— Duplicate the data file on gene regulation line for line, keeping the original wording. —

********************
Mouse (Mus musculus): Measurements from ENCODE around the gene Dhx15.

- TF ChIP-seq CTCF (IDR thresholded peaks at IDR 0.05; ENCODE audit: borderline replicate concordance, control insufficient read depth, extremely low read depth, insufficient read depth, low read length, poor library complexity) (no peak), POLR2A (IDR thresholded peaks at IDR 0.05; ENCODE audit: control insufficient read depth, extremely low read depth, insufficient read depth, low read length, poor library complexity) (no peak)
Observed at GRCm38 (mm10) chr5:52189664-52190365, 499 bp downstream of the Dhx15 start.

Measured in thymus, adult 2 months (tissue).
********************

Mouse (Mus musculus): Measurements from ENCODE around the gene Dhx15.

- TF ChIP-seq CTCF (IDR thresholded peaks at IDR 0.05; ENCODE audit: borderline replicate concordance, control insufficient read depth, extremely low read depth, insufficient read depth, low read length, poor library complexity) (no peak), POLR2A (IDR thresholded peaks at IDR 0.05; ENCODE audit: control insufficient read depth, extremely low read depth, insufficient read depth, low read length, poor library complexity) (no peak)
Observed at GRCm38 (mm10) chr5:52189664-52190365, 499 bp downstream of the Dhx15 start.

Measured in thymus, adult 2 months (tissue).